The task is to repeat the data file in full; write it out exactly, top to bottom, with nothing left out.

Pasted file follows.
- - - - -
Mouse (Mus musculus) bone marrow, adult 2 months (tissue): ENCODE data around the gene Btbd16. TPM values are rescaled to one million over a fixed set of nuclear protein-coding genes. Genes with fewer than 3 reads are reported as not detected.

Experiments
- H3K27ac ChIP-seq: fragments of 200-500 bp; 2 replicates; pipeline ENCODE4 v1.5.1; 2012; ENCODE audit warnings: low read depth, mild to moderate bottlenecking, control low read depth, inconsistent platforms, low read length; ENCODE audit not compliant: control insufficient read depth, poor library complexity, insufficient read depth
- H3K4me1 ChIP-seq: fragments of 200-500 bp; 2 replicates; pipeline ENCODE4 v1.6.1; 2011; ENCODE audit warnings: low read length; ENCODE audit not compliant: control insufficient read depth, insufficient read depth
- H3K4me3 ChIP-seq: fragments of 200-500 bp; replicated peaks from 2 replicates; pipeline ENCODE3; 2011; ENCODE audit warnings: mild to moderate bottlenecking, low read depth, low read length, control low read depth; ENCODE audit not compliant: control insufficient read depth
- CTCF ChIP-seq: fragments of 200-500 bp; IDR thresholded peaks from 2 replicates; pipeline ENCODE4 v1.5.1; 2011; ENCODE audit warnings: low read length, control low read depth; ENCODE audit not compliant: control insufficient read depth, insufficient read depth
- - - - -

Mouse (Mus musculus) bone marrow, adult 2 months (tissue): ENCODE data around the gene Btbd16. TPM values are rescaled to one million over a fixed set of nuclear protein-coding genes. Genes with fewer than 3 reads are reported as not detected.

Experiments
- H3K27ac ChIP-seq: fragments of 200-500 bp; 2 replicates; pipeline ENCODE4 v1.5.1; 2012; ENCODE audit warnings: low read depth, mild to moderate bottlenecking, control low read depth, inconsistent platforms, low read length; ENCODE audit not compliant: control insufficient read depth, poor library complexity, insufficient read depth
- H3K4me1 ChIP-seq: fragments of 200-500 bp; 2 replicates; pipeline ENCODE4 v1.6.1; 2011; ENCODE audit warnings: low read length; ENCODE audit not compliant: control insufficient read depth, insufficient read depth
- H3K4me3 ChIP-seq: fragments of 200-500 bp; replicated peaks from 2 replicates; pipeline ENCODE3; 2011; ENCODE audit warnings: mild to moderate bottlenecking, low read depth, low read length, control low read depth; ENCODE audit not compliant: control insufficient read depth
- CTCF ChIP-seq: fragments of 200-500 bp; IDR thresholded peaks from 2 replicates; pipeline ENCODE4 v1.5.1; 2011; ENCODE audit warnings: low read length, control low read depth; ENCODE audit not compliant: control insufficient read depth, insufficient read depth